I’ve spent the entire day at home revising poems, reading poetry and occasionally asking my fuzzy pup, Kweli, if he thinks a certain line or word sounds right. He has very discerning taste. My two Zebra Finches, Humphrey & Pip, just chirp at me whenever I speak to them.
What a lovely day it has been to stay in my house and work. Actually, this week overall has been pretty great. Two fellow poets from Murray had work published this week: Karissa Knox Sorrell & Pamela Johnson Parker. These are wonderful poems and you should read them.
I’ve been off the radar since last week when classes ended for the semester. I went down to Murray (see pictures below) for graduation and my robing ceremony and then went into work on Monday to finish grading. As of last Tuesday I’m officially on my break until the summer semester begins June 1st. Tuesday I spend some time reading and writing (I drafted out two poems). Yesterday was a rainy day, so I cleaned and wrote thank you notes. Today, more reading and writing. I’m enjoying my time off. Next week I’m headed back to Erie.
One of the poems I drafted out on Tuesday was prompted by an article by Elif Bautman called “The Bells” that appeared in The New Yorker at the end of April. This is the excerpt that caught my interest:
“Defying orders that the bronze guest be silenced forever, the people of Tobolsk outfitted it with a clapper and installed it in a local belfry. Because the bell had been defended by Tsarevitch Dimitri, and was surely fond of children, a legend arose that, if you washed the clapper and collected the water in a special container, it became an elixir for curing children’s diseases.”
Ursula K. Le Guin, the science fiction writer, was perusing the Web site Scribd last month when she came across digital copies of some books that seemed quite familiar to her. No wonder. She wrote them, including a free-for-the-taking copy of one of her most enduring novels, “The Left Hand of Darkness.”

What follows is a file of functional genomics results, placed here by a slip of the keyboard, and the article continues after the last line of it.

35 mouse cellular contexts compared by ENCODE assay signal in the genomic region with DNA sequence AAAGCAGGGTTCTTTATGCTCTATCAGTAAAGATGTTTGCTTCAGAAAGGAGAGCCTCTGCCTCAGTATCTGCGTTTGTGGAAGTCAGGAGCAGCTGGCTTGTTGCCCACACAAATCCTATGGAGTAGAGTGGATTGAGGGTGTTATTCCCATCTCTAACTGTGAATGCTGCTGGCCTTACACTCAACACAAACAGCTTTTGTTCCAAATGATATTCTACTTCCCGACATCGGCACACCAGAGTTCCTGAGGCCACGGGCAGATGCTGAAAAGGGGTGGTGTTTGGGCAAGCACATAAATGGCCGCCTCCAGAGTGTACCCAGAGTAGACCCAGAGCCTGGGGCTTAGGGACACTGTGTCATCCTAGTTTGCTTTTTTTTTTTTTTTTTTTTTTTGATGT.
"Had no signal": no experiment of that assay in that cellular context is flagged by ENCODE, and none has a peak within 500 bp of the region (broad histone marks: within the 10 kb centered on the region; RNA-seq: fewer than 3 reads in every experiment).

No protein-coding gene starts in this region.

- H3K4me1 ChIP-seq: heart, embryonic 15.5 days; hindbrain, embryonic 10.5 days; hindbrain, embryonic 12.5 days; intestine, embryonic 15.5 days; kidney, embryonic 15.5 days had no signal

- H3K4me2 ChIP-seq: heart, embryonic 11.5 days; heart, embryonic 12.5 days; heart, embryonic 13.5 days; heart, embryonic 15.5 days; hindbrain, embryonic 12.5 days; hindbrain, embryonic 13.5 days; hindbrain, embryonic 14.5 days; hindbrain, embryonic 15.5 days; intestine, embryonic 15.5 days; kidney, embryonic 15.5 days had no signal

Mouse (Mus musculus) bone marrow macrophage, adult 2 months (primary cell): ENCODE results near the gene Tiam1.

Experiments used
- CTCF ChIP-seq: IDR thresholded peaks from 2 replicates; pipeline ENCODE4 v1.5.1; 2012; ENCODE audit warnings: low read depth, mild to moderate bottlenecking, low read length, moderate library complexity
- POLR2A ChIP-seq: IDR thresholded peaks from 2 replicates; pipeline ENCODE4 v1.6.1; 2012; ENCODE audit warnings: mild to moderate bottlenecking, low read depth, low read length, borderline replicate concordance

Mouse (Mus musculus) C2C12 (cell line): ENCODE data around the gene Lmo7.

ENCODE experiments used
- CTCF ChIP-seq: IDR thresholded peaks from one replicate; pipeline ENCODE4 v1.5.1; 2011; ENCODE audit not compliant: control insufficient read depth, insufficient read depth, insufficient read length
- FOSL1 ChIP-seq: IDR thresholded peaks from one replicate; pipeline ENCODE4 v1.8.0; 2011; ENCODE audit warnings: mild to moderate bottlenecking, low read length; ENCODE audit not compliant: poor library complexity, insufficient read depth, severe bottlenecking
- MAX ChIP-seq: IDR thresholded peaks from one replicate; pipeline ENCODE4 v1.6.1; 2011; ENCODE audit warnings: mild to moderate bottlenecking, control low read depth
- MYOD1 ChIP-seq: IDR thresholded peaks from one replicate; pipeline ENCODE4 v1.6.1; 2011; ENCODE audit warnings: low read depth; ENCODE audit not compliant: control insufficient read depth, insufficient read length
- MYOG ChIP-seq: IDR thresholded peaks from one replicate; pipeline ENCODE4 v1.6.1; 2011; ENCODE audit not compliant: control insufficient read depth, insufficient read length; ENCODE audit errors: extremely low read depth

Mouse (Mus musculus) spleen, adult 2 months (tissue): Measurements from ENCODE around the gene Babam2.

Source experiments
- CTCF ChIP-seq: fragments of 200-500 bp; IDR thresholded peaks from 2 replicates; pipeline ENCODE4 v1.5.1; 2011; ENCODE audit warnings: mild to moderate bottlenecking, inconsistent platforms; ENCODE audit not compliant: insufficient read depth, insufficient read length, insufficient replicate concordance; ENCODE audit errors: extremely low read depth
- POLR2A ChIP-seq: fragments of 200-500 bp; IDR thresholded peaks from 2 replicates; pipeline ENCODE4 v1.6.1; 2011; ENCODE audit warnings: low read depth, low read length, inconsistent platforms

This would all sound familiar to filmmakers and musicians who fought similar battles — with varying degrees of success — over the last decade. But to authors and their publishers in the age of Kindle, it’s new and frightening territory.
I would encourage everyone to check out the latest issue of New Madrid. I’m not plugging this journal just because it is from Murray’s MFA program and because I worked on journal. I’m very proud of where the journal is going and this issue (our theme was intelligent design) is very well done. There are a lot of wonderful pieces but here are just a few “Breasts” by Pamela Johnson Parker, Slow Fuse of the Possible: A Poet’s Psychoanalysis by Kate Daniels, Mouse by Mark Brazaitis, Small Talk by Lauren Smith, and Call it Beautiful by Scott Doyle. I’m still finishing the issue but please go to the link (listed under my links section) and check it out.
This article appeared in the the Sunday Book Review section of the New York Times:
In October, John Ashbery became the first poet to have an edition of his works released by the Library of America in his own lifetime. That honor says a number of things about the state of contemporary poetry — some good, some not so good — but perhaps the most important and disturbing question it raises is this: What will we do when Ashbery and his generation are gone? Because for the first time since the early 19th century, American poetry may be about to run out of greatness.